Thomas R. Henry spends much of his time researching Epilepsy, Anesthesia, Vagus nerve stimulation, Vagus nerve and Stimulation. His Epilepsy research includes elements of Central nervous system disease and Electroencephalography. His work carried out in the field of Central nervous system disease brings together such families of science as Anticonvulsant and Refractory seizures.
His Anesthesia study combines topics from a wide range of disciplines, such as Magnetic resonance imaging and Epilepsy surgery. The various areas that Thomas R. Henry examines in his Vagus nerve study include Cerebral blood flow and Limbic system. His research in Stimulation tackles topics such as Responsive neurostimulation device which are related to areas like Randomized controlled trial.
His primary areas of study are Epilepsy, Temporal lobe, Neuroscience, Ictal and Anesthesia. Thomas R. Henry studies Epilepsy surgery which is a part of Epilepsy. Thomas R. Henry combines subjects such as Convulsion, Magnetic resonance imaging and Neurological disorder with his study of Temporal lobe.
His research integrates issues of Positron emission tomography, Radiology, Anterior temporal lobectomy and Scalp in his study of Ictal. His research in Anesthesia intersects with topics in Anticonvulsant, Adverse effect, Stimulation and Vagus nerve stimulation. His biological study spans a wide range of topics, including Deep brain stimulation and Responsive neurostimulation device.
Thomas R. Henry focuses on Epilepsy, Artificial intelligence, Hippocampal formation, Anesthesia and Pattern recognition. The Epilepsy study combines topics in areas such as Adverse effect and Pediatrics. As a part of the same scientific family, Thomas R. Henry mostly works in the field of Artificial intelligence, focusing on Magnetic resonance imaging and, on occasion, Hippocampus, Effects of sleep deprivation on cognitive performance and Eye movement.
His Hippocampal formation research includes themes of Biomedical engineering, Acquisition Protocol and Computer vision. The study incorporates disciplines such as Epilepsy syndromes, Electroencephalography, Stimulation and Deep brain stimulation in addition to Anesthesia. The concepts of his Stimulation study are interwoven with issues in Thalamic stimulator, Severity of illness, Nucleus and Responsive neurostimulation device.
His primary areas of investigation include Epilepsy, Anesthesia, Adverse effect, Neuroscience and Generalized epilepsy. His work on Seizure onset as part of general Epilepsy research is frequently linked to In patient, bridging the gap between disciplines. His Anesthesia research integrates issues from Tolerability, False positive paradox, Severity of illness and Pediatrics.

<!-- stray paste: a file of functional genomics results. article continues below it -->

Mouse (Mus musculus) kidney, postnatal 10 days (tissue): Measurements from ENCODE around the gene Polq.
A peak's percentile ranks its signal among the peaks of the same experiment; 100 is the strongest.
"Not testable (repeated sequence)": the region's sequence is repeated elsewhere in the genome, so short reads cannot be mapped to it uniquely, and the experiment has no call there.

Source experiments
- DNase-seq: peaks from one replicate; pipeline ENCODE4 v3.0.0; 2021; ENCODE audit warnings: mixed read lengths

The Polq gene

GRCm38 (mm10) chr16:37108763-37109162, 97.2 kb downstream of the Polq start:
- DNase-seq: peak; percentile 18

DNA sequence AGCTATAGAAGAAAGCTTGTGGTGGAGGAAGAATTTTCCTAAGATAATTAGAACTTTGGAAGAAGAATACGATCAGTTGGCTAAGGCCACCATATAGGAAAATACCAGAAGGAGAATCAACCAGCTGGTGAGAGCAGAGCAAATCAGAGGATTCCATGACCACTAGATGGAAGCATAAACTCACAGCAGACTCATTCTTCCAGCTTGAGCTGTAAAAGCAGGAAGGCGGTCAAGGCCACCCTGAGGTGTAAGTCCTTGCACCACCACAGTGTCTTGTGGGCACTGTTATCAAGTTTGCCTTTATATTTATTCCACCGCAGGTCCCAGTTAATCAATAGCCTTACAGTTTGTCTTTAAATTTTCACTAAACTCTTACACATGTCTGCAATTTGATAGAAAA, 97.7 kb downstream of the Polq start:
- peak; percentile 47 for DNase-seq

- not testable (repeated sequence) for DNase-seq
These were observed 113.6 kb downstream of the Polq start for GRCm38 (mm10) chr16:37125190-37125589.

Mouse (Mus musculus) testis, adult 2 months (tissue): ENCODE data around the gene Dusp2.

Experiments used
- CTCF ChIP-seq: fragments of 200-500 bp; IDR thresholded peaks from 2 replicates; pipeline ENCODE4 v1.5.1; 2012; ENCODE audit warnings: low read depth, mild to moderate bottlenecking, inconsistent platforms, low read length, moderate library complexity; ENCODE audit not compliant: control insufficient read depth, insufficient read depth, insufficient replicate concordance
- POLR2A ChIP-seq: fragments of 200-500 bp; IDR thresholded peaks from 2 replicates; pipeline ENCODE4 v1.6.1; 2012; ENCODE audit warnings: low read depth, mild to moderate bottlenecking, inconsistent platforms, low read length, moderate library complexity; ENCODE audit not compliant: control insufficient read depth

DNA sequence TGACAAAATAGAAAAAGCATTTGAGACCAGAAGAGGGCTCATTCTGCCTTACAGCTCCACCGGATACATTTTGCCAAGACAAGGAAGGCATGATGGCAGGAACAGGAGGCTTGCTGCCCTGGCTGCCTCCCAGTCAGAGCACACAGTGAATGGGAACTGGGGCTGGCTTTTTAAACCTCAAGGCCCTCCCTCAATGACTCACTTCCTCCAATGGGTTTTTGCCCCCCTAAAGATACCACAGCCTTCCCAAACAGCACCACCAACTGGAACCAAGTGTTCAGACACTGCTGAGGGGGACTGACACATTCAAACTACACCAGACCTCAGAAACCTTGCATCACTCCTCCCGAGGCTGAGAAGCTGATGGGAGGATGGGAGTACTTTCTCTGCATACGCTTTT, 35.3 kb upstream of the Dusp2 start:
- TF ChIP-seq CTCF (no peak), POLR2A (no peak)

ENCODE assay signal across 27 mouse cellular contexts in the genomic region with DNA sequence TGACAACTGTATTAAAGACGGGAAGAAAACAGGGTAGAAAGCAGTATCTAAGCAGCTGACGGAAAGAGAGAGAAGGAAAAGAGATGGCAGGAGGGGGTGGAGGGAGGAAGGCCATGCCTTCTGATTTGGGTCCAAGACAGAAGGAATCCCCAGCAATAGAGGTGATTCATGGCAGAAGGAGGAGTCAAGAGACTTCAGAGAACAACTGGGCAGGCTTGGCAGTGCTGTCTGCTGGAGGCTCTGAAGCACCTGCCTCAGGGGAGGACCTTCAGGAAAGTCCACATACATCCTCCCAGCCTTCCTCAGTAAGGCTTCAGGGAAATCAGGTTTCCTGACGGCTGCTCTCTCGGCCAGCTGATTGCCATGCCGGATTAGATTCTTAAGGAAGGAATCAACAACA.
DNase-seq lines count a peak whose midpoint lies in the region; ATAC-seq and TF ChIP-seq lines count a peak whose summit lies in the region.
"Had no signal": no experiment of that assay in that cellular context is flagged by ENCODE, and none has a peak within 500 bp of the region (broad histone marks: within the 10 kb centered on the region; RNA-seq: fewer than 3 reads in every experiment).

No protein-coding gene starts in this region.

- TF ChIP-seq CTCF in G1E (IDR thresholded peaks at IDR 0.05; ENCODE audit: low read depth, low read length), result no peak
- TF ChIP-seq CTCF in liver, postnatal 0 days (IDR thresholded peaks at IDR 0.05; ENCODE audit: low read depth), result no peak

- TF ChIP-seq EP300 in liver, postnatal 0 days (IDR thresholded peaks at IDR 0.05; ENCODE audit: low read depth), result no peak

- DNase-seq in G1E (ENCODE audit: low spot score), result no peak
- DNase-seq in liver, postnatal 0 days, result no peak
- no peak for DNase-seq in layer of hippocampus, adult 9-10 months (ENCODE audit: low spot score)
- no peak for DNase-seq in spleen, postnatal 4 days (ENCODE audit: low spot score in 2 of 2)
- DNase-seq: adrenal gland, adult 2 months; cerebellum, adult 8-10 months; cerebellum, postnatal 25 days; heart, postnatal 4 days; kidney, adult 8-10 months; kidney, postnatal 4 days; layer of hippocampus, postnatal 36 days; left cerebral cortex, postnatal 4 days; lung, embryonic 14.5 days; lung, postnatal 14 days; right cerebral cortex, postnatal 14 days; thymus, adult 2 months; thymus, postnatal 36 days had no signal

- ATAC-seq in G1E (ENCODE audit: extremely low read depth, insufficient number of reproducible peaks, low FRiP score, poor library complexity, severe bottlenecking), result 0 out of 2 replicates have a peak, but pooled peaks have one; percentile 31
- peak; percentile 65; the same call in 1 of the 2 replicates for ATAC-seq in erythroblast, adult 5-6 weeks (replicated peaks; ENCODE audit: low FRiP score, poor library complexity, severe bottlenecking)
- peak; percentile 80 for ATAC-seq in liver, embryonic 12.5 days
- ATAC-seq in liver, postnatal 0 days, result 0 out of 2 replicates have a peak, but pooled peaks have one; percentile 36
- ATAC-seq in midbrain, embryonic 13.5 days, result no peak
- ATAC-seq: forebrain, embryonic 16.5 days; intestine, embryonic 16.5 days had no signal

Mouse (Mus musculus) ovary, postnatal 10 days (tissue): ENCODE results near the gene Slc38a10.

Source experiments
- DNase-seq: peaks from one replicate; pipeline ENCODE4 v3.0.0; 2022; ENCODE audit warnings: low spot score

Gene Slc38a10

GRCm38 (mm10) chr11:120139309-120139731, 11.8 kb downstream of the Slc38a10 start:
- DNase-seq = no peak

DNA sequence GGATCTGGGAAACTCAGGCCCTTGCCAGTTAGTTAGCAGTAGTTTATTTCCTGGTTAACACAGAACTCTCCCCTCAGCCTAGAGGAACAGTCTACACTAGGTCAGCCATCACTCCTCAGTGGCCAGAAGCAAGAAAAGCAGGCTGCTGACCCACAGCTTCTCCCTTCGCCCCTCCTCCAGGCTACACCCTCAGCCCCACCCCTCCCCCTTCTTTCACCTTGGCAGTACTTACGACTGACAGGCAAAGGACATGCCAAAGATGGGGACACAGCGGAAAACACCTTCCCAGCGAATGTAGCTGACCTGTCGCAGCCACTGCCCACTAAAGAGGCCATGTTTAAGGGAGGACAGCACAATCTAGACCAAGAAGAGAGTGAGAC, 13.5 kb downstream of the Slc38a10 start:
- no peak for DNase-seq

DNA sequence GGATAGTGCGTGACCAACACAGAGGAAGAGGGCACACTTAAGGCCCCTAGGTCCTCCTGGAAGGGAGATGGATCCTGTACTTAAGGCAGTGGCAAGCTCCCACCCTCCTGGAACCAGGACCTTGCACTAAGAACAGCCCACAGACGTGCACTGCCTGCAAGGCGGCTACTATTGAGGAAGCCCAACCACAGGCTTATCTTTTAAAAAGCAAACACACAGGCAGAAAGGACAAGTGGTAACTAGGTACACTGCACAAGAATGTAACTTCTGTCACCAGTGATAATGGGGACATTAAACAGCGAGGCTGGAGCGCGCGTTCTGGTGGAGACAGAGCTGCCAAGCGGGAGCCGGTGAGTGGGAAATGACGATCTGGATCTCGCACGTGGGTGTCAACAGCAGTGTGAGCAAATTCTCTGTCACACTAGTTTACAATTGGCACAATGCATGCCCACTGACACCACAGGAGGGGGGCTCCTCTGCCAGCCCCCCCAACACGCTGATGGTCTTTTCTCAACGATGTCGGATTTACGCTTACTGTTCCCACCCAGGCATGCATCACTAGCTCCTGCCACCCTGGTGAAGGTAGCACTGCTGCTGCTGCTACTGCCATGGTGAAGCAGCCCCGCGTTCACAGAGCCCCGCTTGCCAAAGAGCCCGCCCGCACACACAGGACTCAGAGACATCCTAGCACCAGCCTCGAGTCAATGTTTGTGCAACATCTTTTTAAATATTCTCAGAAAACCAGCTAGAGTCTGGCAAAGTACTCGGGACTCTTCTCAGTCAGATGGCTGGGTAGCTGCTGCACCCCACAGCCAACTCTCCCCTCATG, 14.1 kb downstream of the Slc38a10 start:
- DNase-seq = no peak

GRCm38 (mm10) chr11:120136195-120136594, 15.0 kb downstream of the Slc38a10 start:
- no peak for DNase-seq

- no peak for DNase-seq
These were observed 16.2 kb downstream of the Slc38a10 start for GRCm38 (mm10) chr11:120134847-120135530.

The study incorporates disciplines such as Thalamic stimulator, Deep brain stimulation, Responsive neurostimulation device, Surgery and Stimulation in addition to Adverse effect. His Neuroscience research incorporates elements of Presurgical planning and Control subjects. His studies examine the connections between Generalized epilepsy and genetics, as well as such issues in Thalamus, with regards to Electroencephalography.
This overview was generated by a machine learning system which analysed the scientist’s body of work. If you have any feedback, you can contact us here.
Electrical stimulation of the anterior nucleus of thalamus for treatment of refractory epilepsy
Robert Fisher;Vicenta Salanova;Thomas Witt;Robert Worth.
Vagus nerve stimulation therapy for partial-onset seizures A randomized active-control trial
Adrian Handforth;Adrian Handforth;C. M. DeGiorgio;S. C. Schachter;B. M. Uthman.
Epileptic seizures may begin hours in advance of clinical onset: a report of five patients.
Brian Litt;Rosana Esteller;Rosana Esteller;Javier Echauz;Javier Echauz;Maryann D'Alessandro.
Prospective Long-Term Study of Vagus Nerve Stimulation for the Treatment of Refractory Seizures
C. M. DeGiorgio;S. C. Schachter;A. Handforth;M. Salinsky.
Therapeutic mechanisms of vagus nerve stimulation
Thomas R. Henry.
Long-term efficacy and safety of thalamic stimulation for drug-resistant partial epilepsy
Vicenta Salanova;Thomas Witt;Robert Worth;Thomas R. Henry.
VNS therapy in treatment-resistant depression: clinical evidence and putative neurobiological mechanisms.
Charles B Nemeroff;Helen S Mayberg;Scott E Krahl;James McNamara.
Presurgical evaluation for partial epilepsy Relative contributions of chronic depth‐electrode recordings versus FDG‐PET and scalp‐sphenoidal ictal EEG
J. Engel;T. R. Henry;M. W. Risinger;J. C. Mazziotta.
Brain blood flow alterations induced by therapeutic vagus nerve stimulation in partial epilepsy: I. Acute effects at high and low levels of stimulation.
Thomas R. Henry;Roy A. E. Bakay;John R. Votaw;Page B. Pennell.
Ictal localization of temporal lobe seizures with scalp/sphenoidal recordings
M. W. Risinger;J. Engel;P. C. Van Ness;T. R. Henry.
If you think any of the details on this page are incorrect, let us know.
We appreciate your kind effort to assist us to improve this page, it would be helpful providing us with as much detail as possible in the text box below: